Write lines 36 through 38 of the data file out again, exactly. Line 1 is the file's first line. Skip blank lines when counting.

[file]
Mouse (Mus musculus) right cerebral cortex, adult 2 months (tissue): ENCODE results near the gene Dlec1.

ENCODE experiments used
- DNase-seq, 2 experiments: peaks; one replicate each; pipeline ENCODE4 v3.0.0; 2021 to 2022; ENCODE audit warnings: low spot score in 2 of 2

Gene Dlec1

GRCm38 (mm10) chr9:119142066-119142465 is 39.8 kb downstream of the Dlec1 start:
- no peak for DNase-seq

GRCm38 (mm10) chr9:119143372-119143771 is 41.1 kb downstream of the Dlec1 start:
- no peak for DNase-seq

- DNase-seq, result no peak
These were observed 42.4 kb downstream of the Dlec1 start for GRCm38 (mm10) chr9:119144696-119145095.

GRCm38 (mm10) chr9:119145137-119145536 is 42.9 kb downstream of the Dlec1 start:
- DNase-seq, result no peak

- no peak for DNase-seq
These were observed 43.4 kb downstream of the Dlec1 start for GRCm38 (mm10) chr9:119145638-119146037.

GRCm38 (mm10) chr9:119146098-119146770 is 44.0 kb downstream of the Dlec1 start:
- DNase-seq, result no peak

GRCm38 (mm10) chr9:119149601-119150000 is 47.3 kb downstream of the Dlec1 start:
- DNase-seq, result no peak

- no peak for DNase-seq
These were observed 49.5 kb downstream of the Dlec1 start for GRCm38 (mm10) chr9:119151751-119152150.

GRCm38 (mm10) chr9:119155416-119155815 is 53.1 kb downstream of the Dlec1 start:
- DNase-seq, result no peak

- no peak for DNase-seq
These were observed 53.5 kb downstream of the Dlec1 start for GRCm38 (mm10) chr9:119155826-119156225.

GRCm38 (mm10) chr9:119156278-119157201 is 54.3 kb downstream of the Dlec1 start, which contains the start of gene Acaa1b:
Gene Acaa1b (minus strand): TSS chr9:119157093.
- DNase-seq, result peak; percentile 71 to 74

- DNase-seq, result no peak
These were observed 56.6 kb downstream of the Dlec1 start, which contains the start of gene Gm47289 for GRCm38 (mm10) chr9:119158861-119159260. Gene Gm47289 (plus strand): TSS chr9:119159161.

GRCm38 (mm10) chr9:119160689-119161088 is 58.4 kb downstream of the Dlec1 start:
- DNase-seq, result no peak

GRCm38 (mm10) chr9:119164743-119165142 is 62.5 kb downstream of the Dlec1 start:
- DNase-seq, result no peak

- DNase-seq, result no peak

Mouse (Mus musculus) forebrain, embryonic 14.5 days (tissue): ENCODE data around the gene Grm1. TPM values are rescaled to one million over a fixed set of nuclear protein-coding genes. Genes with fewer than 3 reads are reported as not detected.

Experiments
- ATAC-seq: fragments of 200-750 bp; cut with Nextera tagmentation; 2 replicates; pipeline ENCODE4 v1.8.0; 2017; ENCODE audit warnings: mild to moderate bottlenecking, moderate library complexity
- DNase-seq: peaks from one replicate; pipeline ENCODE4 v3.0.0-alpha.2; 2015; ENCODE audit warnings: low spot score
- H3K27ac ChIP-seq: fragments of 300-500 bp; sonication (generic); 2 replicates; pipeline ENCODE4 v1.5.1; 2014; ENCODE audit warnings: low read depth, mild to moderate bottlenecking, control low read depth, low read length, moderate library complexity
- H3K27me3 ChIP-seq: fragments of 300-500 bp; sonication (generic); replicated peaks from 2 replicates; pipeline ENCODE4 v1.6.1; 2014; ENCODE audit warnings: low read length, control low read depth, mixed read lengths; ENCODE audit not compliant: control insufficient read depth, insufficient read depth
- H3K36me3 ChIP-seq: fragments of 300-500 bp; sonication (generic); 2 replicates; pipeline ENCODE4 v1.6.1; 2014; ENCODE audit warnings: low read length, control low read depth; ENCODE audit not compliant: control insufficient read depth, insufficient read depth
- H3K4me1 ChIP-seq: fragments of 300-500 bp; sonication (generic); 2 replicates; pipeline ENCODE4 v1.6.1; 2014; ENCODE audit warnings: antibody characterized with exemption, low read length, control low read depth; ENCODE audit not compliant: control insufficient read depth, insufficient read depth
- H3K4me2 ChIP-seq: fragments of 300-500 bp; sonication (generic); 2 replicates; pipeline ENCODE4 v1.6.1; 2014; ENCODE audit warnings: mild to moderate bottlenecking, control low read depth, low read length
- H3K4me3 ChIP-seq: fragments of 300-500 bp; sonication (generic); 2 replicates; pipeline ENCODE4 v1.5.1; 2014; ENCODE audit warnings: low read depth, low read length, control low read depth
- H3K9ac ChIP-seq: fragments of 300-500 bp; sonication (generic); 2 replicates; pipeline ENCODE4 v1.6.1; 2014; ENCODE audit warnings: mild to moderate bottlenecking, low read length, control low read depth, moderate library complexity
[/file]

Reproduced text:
Experiments
- ATAC-seq: fragments of 200-750 bp; cut with Nextera tagmentation; 2 replicates; pipeline ENCODE4 v1.8.0; 2017; ENCODE audit warnings: mild to moderate bottlenecking, moderate library complexity
- DNase-seq: peaks from one replicate; pipeline ENCODE4 v3.0.0-alpha.2; 2015; ENCODE audit warnings: low spot score